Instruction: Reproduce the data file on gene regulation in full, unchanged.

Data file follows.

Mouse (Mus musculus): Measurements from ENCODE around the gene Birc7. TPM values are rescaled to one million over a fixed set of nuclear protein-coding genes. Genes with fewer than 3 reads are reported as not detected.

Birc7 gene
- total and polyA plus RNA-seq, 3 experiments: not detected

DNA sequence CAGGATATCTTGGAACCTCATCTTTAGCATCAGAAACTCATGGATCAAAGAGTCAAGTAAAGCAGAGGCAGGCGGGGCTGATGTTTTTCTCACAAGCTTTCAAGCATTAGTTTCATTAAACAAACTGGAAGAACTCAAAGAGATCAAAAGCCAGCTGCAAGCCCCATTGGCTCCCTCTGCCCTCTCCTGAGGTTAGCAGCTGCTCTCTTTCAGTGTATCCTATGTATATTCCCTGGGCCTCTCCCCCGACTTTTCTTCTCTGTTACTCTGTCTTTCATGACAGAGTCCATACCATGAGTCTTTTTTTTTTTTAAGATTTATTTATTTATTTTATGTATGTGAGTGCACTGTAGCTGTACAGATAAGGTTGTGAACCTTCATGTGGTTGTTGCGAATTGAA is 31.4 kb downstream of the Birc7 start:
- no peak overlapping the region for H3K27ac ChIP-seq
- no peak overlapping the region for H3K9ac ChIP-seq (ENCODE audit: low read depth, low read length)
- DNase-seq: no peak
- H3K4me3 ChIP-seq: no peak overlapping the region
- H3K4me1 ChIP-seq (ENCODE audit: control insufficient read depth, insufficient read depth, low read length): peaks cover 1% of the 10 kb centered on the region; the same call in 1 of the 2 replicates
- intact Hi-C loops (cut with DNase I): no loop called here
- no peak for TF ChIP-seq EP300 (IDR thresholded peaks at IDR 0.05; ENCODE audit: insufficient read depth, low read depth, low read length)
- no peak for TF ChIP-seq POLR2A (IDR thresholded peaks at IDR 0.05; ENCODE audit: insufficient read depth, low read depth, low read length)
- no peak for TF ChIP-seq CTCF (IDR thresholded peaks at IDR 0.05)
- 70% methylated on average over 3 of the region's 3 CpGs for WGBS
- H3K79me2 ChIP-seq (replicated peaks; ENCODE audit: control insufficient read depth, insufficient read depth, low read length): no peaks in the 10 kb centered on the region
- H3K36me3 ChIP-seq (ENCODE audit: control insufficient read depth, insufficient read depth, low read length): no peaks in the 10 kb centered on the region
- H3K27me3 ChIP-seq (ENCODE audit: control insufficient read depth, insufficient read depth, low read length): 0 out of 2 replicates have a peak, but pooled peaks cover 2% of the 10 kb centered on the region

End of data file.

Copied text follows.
Mouse (Mus musculus): Measurements from ENCODE around the gene Birc7. TPM values are rescaled to one million over a fixed set of nuclear protein-coding genes. Genes with fewer than 3 reads are reported as not detected.

Birc7 gene
- total and polyA plus RNA-seq, 3 experiments: not detected

DNA sequence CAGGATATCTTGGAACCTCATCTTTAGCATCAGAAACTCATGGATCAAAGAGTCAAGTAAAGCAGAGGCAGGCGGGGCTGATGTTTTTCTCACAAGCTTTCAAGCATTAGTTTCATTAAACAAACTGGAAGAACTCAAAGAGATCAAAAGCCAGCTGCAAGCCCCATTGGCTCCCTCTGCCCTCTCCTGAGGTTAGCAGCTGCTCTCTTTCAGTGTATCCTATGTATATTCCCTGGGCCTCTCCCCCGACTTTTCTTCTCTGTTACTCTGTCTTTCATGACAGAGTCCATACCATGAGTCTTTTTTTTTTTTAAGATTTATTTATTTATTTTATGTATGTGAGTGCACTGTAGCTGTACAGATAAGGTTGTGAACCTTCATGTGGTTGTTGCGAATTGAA is 31.4 kb downstream of the Birc7 start:
- no peak overlapping the region for H3K27ac ChIP-seq
- no peak overlapping the region for H3K9ac ChIP-seq (ENCODE audit: low read depth, low read length)
- DNase-seq: no peak
- H3K4me3 ChIP-seq: no peak overlapping the region
- H3K4me1 ChIP-seq (ENCODE audit: control insufficient read depth, insufficient read depth, low read length): peaks cover 1% of the 10 kb centered on the region; the same call in 1 of the 2 replicates
- intact Hi-C loops (cut with DNase I): no loop called here
- no peak for TF ChIP-seq EP300 (IDR thresholded peaks at IDR 0.05; ENCODE audit: insufficient read depth, low read depth, low read length)
- no peak for TF ChIP-seq POLR2A (IDR thresholded peaks at IDR 0.05; ENCODE audit: insufficient read depth, low read depth, low read length)
- no peak for TF ChIP-seq CTCF (IDR thresholded peaks at IDR 0.05)
- 70% methylated on average over 3 of the region's 3 CpGs for WGBS
- H3K79me2 ChIP-seq (replicated peaks; ENCODE audit: control insufficient read depth, insufficient read depth, low read length): no peaks in the 10 kb centered on the region
- H3K36me3 ChIP-seq (ENCODE audit: control insufficient read depth, insufficient read depth, low read length): no peaks in the 10 kb centered on the region
- H3K27me3 ChIP-seq (ENCODE audit: control insufficient read depth, insufficient read depth, low read length): 0 out of 2 replicates have a peak, but pooled peaks cover 2% of the 10 kb centered on the region